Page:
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Market regulators, banks mull Ukraine contingencies

FSC Chairman Koh Seung-beom chairs a joint meeting of financial regulators at the Seoul Government Complex in Gwanghwamun on Friday. (Yonhap)
FSC Chairman Koh Seung-beom chairs a joint meeting of financial regulators at the Seoul Government Complex in Gwanghwamun on Friday. (Yonhap)
South Korea’s financial regulators have begun drafting contingency arrangements, such as ramping up market monitoring and readying market stabilization funds, to grapple with the impact of the Russia-Ukraine crisis, which has led the local stock market to shed 162 trillion won ($134 billion) over the last two months.

“At alert level 2, we’re keeping an eye on the stock market and prepared to deploy our resources, should it need our intervention,” a source with knowledge of the matter said, referring to the Financial Services Commission, which raised its level to second-highest of four stages in January.

Declining to identify specific steps, the source at the FSC said the top financial policymaker will be quick to respond to any market disruptions. So far, the Ukraine crisis appears to have affected the local market only a little.

“On the day Russia invaded Ukraine, the Kospi and the won together took a hit but the next day they recovered,” another FSC official said requesting anonymity. Emergency funds to stabilize the market have always been an option, he added.

In 2020, financial authorities put together what it called an emergency market fund amounting to 10 trillion won to ride out the coronavirus pandemic but it was never used. Preparing the fund this time was not on the table, he said.

The US sanctions on Russia’s major banks -- VEB and PSB -- are not expected to shake up the Korean financial market because the two have few transactions. Russia only accounts for 0.4 percent of Korea’s loans exposed to global businesses deemed risky.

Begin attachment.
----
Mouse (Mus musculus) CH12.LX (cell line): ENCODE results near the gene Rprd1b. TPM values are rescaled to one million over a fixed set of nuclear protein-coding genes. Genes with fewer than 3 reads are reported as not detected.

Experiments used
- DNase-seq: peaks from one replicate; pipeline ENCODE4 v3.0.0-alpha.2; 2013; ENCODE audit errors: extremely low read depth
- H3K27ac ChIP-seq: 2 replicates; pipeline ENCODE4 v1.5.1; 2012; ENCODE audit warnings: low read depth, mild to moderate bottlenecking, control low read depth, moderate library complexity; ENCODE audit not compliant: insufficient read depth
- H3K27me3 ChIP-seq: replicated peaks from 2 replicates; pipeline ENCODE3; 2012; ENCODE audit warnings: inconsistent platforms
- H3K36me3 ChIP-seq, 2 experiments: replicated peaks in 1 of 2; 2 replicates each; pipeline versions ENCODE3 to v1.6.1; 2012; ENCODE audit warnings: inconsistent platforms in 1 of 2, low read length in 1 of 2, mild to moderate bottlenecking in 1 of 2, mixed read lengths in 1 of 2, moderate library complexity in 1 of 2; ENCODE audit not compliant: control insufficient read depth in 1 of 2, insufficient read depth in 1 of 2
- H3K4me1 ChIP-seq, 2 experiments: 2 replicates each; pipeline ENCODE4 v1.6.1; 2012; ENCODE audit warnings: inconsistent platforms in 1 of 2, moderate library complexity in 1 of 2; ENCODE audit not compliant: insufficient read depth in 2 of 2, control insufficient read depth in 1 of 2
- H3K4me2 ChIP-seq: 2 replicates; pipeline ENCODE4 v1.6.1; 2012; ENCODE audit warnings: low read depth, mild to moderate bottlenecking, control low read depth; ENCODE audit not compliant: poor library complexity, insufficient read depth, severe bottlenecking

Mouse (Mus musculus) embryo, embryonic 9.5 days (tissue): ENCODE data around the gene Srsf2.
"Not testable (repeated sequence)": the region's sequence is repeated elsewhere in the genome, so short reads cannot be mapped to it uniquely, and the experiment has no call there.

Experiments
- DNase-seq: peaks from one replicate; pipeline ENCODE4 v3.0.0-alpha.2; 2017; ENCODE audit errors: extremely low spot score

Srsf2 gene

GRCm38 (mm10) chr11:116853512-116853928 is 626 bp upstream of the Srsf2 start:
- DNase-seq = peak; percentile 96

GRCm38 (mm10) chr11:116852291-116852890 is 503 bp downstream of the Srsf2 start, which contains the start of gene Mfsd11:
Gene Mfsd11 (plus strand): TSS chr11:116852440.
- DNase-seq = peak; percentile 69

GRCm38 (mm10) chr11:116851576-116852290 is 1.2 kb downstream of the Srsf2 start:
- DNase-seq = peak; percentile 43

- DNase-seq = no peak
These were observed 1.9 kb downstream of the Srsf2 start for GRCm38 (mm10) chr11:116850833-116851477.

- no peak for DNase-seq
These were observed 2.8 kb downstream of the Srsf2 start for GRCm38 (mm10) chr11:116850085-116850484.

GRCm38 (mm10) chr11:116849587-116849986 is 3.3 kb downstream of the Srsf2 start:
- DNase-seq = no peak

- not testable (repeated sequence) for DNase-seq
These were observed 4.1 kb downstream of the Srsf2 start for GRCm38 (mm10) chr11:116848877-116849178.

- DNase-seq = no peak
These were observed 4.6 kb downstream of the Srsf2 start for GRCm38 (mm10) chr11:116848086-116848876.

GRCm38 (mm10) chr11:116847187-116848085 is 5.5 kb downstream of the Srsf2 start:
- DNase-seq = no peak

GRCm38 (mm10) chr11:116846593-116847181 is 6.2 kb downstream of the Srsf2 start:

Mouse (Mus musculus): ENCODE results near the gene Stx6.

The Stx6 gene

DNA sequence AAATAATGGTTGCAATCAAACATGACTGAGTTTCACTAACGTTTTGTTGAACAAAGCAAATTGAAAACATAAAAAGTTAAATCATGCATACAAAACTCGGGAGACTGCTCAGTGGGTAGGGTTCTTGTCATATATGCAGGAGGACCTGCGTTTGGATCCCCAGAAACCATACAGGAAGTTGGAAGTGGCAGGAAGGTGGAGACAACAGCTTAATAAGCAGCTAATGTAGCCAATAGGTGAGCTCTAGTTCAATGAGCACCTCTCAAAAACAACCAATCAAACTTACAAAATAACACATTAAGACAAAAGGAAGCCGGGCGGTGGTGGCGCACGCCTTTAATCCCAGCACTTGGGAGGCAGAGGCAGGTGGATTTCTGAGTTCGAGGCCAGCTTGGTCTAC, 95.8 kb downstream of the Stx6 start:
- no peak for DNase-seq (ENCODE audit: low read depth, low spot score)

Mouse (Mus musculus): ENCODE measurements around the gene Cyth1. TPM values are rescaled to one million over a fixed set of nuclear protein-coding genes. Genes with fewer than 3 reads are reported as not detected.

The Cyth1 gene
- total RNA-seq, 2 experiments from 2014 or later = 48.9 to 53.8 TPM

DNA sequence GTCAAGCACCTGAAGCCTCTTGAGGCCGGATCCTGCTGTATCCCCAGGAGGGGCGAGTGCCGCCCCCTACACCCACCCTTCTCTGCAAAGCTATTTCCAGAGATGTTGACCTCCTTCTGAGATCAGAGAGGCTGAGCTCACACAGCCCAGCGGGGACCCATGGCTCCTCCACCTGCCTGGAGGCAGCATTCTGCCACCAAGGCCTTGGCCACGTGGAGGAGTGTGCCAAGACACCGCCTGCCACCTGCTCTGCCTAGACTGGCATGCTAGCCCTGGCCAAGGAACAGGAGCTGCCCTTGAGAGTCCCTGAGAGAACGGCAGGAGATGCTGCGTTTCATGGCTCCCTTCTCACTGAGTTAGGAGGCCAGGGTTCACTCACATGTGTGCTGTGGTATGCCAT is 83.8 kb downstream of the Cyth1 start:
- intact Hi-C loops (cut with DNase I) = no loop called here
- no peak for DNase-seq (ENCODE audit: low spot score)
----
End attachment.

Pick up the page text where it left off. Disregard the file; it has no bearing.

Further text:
Meanwhile, local banks are scrambling to assess the impact of the Ukraine conflict, with Hana Financial Group and Woori Financial Group, which operate Russian branches, leading the charge.

Hana assesses that it has 296 billion won tied to its Russian office that could potentially be affected by international sanctions while Woori sees the figure at 266 billion won.

“We’re already reviewing our contingencies, which all basically come down to minimizing the exposure to outside risks involving Russia,” an official at Woori Financial Group said.

Rival companies like KB Financial Group and Shinhan Financial Group said they too had stepped up efforts to help their customers stay informed of the latest developments from the geopolitical unrest.

“For now what we can do is ask our customers to be cautious until the local stock market sees reduced volatility,” an official at Shinhan Financial Group said, referring to market fluctuations seen last week over the deepening conflict.

The benchmark Kospi recorded a single-day drop of 2.6 percent Thursday, the biggest dip since Jan. 27, on worries that the Ukraine crisis could leave a lasting impact on the market, which had already seen its earnings reduced on concerns over a more hawkish US Federal Reserve.

By Choi Si-young (siyoungchoi@heraldcorp.com)
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